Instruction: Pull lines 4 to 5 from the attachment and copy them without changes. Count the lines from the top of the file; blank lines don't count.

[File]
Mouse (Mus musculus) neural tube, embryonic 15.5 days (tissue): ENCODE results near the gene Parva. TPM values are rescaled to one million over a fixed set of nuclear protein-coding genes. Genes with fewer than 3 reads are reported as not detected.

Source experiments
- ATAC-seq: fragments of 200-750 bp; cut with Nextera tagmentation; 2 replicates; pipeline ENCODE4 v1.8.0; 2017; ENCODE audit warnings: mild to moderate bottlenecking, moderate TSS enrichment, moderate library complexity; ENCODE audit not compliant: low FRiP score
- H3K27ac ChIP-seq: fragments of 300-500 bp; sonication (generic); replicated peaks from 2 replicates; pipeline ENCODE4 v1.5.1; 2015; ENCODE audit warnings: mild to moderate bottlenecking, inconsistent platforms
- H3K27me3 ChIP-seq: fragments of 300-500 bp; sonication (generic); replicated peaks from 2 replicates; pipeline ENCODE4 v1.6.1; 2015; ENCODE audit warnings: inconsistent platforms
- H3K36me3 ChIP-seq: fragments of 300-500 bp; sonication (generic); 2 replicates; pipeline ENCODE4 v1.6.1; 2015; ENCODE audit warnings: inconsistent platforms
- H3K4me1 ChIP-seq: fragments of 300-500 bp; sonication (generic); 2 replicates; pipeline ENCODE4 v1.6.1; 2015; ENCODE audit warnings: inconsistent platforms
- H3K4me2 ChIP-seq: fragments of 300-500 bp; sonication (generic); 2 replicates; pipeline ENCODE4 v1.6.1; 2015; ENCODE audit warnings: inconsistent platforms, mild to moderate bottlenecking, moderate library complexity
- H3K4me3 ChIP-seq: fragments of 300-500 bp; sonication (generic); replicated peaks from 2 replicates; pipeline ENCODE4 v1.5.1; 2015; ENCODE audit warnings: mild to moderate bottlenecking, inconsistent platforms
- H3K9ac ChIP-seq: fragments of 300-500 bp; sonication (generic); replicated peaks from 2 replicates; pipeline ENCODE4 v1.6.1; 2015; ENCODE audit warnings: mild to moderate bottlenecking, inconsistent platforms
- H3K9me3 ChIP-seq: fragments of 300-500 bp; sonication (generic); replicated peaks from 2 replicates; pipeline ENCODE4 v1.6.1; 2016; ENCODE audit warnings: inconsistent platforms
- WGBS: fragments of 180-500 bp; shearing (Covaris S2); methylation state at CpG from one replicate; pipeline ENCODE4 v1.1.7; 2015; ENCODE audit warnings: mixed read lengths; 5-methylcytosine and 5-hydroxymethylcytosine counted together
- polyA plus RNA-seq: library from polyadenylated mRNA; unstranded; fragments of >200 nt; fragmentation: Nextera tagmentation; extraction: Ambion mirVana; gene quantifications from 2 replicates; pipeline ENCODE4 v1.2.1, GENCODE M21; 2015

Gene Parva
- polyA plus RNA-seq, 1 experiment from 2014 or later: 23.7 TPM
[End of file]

- H3K27ac ChIP-seq: fragments of 300-500 bp; sonication (generic); replicated peaks from 2 replicates; pipeline ENCODE4 v1.5.1; 2015; ENCODE audit warnings: mild to moderate bottlenecking, inconsistent platforms
- H3K27me3 ChIP-seq: fragments of 300-500 bp; sonication (generic); replicated peaks from 2 replicates; pipeline ENCODE4 v1.6.1; 2015; ENCODE audit warnings: inconsistent platforms